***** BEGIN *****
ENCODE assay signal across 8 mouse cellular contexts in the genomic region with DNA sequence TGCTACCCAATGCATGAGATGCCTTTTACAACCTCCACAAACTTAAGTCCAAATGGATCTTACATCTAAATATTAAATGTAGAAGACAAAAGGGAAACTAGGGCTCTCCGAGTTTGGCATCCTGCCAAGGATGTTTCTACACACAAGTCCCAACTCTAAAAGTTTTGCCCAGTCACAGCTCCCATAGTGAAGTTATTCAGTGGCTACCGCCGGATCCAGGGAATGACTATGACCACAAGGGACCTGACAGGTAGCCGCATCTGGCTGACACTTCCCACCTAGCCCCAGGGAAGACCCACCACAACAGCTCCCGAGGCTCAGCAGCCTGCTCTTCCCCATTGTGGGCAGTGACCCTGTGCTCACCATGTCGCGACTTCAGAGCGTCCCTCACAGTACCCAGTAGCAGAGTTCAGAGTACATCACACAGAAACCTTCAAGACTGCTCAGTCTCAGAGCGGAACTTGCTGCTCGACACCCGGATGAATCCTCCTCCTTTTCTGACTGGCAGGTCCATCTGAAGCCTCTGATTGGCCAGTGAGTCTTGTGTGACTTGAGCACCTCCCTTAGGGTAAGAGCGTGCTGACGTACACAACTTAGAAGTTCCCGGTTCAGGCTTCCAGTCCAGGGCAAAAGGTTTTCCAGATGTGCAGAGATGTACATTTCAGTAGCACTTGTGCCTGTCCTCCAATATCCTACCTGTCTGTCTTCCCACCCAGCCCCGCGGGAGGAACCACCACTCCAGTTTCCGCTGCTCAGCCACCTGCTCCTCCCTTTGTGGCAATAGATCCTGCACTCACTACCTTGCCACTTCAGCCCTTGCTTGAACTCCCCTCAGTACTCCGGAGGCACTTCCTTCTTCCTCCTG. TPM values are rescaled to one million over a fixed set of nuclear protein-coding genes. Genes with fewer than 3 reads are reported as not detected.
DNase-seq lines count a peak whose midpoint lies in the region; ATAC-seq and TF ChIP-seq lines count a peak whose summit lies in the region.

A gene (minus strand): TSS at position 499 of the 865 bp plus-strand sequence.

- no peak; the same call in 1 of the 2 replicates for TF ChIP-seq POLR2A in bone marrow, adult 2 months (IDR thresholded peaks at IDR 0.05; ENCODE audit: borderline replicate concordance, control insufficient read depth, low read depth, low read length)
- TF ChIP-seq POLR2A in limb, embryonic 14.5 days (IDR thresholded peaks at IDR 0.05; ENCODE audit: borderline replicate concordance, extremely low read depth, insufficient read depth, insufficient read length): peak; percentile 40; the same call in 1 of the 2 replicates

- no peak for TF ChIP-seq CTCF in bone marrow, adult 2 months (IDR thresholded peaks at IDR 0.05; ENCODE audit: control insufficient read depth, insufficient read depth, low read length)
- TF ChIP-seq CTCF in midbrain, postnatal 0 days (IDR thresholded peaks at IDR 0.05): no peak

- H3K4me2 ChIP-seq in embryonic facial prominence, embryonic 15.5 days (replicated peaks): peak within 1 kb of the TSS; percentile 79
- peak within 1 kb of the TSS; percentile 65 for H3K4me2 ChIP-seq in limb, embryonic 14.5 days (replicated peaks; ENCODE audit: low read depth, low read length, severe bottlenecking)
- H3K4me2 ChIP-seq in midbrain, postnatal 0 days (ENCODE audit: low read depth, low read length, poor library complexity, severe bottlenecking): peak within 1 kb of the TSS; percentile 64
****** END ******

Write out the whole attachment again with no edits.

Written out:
ENCODE assay signal across 8 mouse cellular contexts in the genomic region with DNA sequence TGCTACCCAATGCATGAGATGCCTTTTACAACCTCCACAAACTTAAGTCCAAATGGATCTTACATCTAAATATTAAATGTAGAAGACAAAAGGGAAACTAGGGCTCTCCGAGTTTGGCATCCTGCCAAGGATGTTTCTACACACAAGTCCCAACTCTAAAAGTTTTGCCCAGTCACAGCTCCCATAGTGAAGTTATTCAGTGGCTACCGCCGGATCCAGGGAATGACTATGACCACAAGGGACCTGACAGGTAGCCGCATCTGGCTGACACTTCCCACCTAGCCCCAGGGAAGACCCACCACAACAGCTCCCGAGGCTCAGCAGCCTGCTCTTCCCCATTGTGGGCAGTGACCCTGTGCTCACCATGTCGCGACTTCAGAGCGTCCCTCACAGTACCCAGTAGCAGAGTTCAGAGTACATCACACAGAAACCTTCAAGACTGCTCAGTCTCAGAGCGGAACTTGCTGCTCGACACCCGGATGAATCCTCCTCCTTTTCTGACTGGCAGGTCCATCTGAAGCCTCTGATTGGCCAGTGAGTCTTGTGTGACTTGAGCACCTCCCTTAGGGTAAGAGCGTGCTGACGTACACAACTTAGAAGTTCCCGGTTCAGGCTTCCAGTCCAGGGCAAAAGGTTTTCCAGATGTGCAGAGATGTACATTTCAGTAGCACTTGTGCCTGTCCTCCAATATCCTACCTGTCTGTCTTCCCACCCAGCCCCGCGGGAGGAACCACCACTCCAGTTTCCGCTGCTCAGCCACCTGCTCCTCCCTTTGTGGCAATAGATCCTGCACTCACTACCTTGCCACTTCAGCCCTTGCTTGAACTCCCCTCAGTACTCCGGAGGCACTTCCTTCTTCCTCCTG. TPM values are rescaled to one million over a fixed set of nuclear protein-coding genes. Genes with fewer than 3 reads are reported as not detected.
DNase-seq lines count a peak whose midpoint lies in the region; ATAC-seq and TF ChIP-seq lines count a peak whose summit lies in the region.

A gene (minus strand): TSS at position 499 of the 865 bp plus-strand sequence.

- no peak; the same call in 1 of the 2 replicates for TF ChIP-seq POLR2A in bone marrow, adult 2 months (IDR thresholded peaks at IDR 0.05; ENCODE audit: borderline replicate concordance, control insufficient read depth, low read depth, low read length)
- TF ChIP-seq POLR2A in limb, embryonic 14.5 days (IDR thresholded peaks at IDR 0.05; ENCODE audit: borderline replicate concordance, extremely low read depth, insufficient read depth, insufficient read length): peak; percentile 40; the same call in 1 of the 2 replicates

- no peak for TF ChIP-seq CTCF in bone marrow, adult 2 months (IDR thresholded peaks at IDR 0.05; ENCODE audit: control insufficient read depth, insufficient read depth, low read length)
- TF ChIP-seq CTCF in midbrain, postnatal 0 days (IDR thresholded peaks at IDR 0.05): no peak

- H3K4me2 ChIP-seq in embryonic facial prominence, embryonic 15.5 days (replicated peaks): peak within 1 kb of the TSS; percentile 79
- peak within 1 kb of the TSS; percentile 65 for H3K4me2 ChIP-seq in limb, embryonic 14.5 days (replicated peaks; ENCODE audit: low read depth, low read length, severe bottlenecking)
- H3K4me2 ChIP-seq in midbrain, postnatal 0 days (ENCODE audit: low read depth, low read length, poor library complexity, severe bottlenecking): peak within 1 kb of the TSS; percentile 64